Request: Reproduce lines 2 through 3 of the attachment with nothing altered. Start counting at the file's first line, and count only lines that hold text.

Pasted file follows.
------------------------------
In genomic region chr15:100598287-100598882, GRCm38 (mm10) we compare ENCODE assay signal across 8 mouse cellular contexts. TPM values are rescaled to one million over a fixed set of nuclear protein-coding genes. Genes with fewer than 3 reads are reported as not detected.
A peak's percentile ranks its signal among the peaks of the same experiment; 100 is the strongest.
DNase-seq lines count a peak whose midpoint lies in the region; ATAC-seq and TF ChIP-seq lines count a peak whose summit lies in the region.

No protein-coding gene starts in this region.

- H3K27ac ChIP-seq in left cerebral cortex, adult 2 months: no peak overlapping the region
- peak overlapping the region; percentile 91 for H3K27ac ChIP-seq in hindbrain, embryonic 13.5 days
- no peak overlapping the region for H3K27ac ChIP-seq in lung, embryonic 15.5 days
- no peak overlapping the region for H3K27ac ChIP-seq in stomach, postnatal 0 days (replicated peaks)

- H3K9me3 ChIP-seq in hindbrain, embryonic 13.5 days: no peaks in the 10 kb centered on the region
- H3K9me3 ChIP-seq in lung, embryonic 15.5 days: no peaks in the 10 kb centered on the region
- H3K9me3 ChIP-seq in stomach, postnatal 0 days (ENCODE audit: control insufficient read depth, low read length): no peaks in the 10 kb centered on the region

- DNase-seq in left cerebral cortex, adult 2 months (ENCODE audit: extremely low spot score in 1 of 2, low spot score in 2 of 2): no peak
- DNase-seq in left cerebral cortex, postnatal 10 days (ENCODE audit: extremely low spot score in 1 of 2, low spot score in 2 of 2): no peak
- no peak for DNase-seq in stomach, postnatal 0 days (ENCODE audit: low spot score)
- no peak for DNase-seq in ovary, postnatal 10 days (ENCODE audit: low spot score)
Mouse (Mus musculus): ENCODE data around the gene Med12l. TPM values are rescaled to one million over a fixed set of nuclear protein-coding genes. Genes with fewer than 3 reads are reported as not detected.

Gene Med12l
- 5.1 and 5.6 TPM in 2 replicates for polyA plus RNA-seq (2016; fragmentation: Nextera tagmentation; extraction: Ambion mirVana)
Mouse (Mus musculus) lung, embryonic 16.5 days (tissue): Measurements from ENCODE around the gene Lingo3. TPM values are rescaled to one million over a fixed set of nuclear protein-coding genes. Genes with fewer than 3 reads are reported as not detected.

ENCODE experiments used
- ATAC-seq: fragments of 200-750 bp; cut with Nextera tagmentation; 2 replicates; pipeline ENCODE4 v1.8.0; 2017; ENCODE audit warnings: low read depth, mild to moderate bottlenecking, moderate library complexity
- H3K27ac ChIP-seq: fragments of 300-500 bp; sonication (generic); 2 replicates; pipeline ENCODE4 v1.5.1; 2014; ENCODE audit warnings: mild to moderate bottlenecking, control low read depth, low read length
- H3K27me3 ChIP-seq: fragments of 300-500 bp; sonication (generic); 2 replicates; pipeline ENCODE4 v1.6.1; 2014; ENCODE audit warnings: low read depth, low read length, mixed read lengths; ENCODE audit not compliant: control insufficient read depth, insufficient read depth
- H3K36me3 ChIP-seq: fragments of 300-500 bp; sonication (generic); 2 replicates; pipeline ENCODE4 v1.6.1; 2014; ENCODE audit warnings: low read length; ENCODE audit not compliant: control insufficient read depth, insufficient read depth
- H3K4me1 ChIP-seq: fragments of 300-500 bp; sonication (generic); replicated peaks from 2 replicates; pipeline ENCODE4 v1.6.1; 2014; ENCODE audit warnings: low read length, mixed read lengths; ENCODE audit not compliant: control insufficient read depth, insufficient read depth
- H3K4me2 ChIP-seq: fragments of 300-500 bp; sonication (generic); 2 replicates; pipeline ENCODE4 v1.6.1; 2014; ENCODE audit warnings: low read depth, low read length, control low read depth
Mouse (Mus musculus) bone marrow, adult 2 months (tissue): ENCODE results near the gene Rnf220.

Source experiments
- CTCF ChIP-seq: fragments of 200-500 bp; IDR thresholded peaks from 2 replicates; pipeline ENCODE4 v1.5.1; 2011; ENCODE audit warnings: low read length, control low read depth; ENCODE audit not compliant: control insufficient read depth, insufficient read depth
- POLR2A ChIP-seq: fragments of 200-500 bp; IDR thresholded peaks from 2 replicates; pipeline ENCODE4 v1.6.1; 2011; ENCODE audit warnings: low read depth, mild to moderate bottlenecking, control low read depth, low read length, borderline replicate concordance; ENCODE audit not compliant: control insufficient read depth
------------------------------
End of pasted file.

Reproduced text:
A peak's percentile ranks its signal among the peaks of the same experiment; 100 is the strongest.
DNase-seq lines count a peak whose midpoint lies in the region; ATAC-seq and TF ChIP-seq lines count a peak whose summit lies in the region.